When Michelle Goldblum was asked to create a summer camp for grown-ups, it forced her to confront age-old feelings of sadness and un-belonging. But it was also the catalyst for the next stage in her personal growth. Images: Karolina Daria Flora
As an adult, I’ve always looked back on my summers spent at camp as some of the best times of my life. And when I met Ali, having found each other in the wellness world (I own a branding and marketing agency for thought leaders in this field and she’s a body confidence coach), and we realized we were both Camp Towanda kids, every time we got together it was like we were back, cheering on the way to the soccer field. The energy of those times lived on in our relationship, which was always very childlike and fun, and like nothing I’ve experienced with anybody else.
As it turns out, our camp director follows both of us on Facebook, and in October last year, he reached out to us to ask; “would you like to bring a mind, body, spirit retreat to Camp Towanda?” Of course, as soon as Ali and I got together, it was obvious that our soul mission (maybe it was even the reason we met?) was to accept, and in doing so bring back what we both remembered as “The Magic of Camp.”
But when we went back to Towanda, which is located in Wayne County, PA, for our first site visit, walking around the familiar grounds, the memories that now began flooding back for me were far from happy. How could it be? Instead of joy, I was overwhelmed with a long-forgotten sensation of feeling completely isolated, and I realized how alone I actually felt at camp as a kid and how I so longed to be accepted.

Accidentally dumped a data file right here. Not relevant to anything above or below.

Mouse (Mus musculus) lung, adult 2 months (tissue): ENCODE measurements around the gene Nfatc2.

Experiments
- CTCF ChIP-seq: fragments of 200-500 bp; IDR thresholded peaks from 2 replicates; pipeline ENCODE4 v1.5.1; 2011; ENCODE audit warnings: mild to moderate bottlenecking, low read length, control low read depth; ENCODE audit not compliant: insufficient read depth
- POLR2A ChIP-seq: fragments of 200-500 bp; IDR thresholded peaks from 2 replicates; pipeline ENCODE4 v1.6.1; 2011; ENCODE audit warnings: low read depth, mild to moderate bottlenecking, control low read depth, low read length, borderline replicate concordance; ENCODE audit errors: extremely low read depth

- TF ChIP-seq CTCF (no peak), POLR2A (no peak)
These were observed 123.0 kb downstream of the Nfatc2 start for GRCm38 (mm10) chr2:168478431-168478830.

I remembered having to find things to do during free time, when everyone huddled together in their packs. I remembered going from group to group, trying to find where I belonged, with an intense feeling that something must be wrong with me. I felt a familiar sensation in my neck, my chest and my gut, the same overwhelming feeling of sadness I realized I experienced back then.
I even had a flashback to the camp counsellor giving me a bookmark, which said something like; “it’s not how many friends you have but the quality of friendship that’s important.” At the time, I was so offended. But she’d obviously seen the pain my ten-year-old self had thought I was hiding so well.
Camp is supposed to be where you learn how to have relationships. It’s where people get their first boyfriends, and have their first kisses. Going back to Towanda, I realized how much of that I missed out on. Was it because I was fat? As a child, I realized I felt like; “I am different because I’m bigger. That’s why I’m not going out on the raid, that is why I’m not part of the crew.”
Or maybe it was because didn’t have the Kate Spade bag that all the other girls had. But even when I got the bag and all the other “stuff” I thought I needed to fit in, I still experienced the same feelings of separateness. My way of coping? By my last year at Towanda, aged 15, I was Camper Captain. On the outside, I knew everyone, and everyone knew me. But inside, there was this feeling of; “oh wow – I slipped under the radar there.” And guess what? It turns out Ali, a couple of years younger than me, was experiencing the same thing.